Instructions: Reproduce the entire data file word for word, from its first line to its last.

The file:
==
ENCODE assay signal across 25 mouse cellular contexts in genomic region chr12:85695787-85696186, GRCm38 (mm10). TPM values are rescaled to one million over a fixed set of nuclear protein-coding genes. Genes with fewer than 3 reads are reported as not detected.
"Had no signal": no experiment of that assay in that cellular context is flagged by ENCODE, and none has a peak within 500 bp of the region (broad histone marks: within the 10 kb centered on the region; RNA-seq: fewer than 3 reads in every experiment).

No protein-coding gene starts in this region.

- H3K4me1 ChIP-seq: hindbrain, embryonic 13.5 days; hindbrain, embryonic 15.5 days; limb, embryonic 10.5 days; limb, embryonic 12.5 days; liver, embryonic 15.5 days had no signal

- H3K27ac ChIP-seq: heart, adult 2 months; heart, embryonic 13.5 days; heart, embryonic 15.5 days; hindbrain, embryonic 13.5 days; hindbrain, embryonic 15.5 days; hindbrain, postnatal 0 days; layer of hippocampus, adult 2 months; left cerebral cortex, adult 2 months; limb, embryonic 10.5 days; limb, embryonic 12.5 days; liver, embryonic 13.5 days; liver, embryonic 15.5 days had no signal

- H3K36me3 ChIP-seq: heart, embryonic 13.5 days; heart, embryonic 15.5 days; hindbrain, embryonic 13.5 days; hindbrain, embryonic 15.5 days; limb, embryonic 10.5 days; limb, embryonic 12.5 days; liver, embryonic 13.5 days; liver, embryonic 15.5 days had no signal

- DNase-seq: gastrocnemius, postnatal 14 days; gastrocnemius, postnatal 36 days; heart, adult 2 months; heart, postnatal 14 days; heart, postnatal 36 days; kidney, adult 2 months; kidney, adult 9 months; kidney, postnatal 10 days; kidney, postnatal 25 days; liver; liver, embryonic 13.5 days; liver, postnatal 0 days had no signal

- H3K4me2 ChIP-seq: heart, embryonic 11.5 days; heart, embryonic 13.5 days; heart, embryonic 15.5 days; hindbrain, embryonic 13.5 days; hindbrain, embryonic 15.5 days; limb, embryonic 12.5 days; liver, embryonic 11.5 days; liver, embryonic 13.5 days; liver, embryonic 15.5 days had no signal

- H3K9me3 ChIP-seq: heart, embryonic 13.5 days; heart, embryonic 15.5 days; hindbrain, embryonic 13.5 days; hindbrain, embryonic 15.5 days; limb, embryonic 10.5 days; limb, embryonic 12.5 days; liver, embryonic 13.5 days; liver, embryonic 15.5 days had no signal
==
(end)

ENCODE assay signal across 25 mouse cellular contexts in genomic region chr12:85695787-85696186, GRCm38 (mm10). TPM values are rescaled to one million over a fixed set of nuclear protein-coding genes. Genes with fewer than 3 reads are reported as not detected.
"Had no signal": no experiment of that assay in that cellular context is flagged by ENCODE, and none has a peak within 500 bp of the region (broad histone marks: within the 10 kb centered on the region; RNA-seq: fewer than 3 reads in every experiment).

No protein-coding gene starts in this region.

- H3K4me1 ChIP-seq: hindbrain, embryonic 13.5 days; hindbrain, embryonic 15.5 days; limb, embryonic 10.5 days; limb, embryonic 12.5 days; liver, embryonic 15.5 days had no signal

- H3K27ac ChIP-seq: heart, adult 2 months; heart, embryonic 13.5 days; heart, embryonic 15.5 days; hindbrain, embryonic 13.5 days; hindbrain, embryonic 15.5 days; hindbrain, postnatal 0 days; layer of hippocampus, adult 2 months; left cerebral cortex, adult 2 months; limb, embryonic 10.5 days; limb, embryonic 12.5 days; liver, embryonic 13.5 days; liver, embryonic 15.5 days had no signal

- H3K36me3 ChIP-seq: heart, embryonic 13.5 days; heart, embryonic 15.5 days; hindbrain, embryonic 13.5 days; hindbrain, embryonic 15.5 days; limb, embryonic 10.5 days; limb, embryonic 12.5 days; liver, embryonic 13.5 days; liver, embryonic 15.5 days had no signal

- DNase-seq: gastrocnemius, postnatal 14 days; gastrocnemius, postnatal 36 days; heart, adult 2 months; heart, postnatal 14 days; heart, postnatal 36 days; kidney, adult 2 months; kidney, adult 9 months; kidney, postnatal 10 days; kidney, postnatal 25 days; liver; liver, embryonic 13.5 days; liver, postnatal 0 days had no signal

- H3K4me2 ChIP-seq: heart, embryonic 11.5 days; heart, embryonic 13.5 days; heart, embryonic 15.5 days; hindbrain, embryonic 13.5 days; hindbrain, embryonic 15.5 days; limb, embryonic 12.5 days; liver, embryonic 11.5 days; liver, embryonic 13.5 days; liver, embryonic 15.5 days had no signal

- H3K9me3 ChIP-seq: heart, embryonic 13.5 days; heart, embryonic 15.5 days; hindbrain, embryonic 13.5 days; hindbrain, embryonic 15.5 days; limb, embryonic 10.5 days; limb, embryonic 12.5 days; liver, embryonic 13.5 days; liver, embryonic 15.5 days had no signal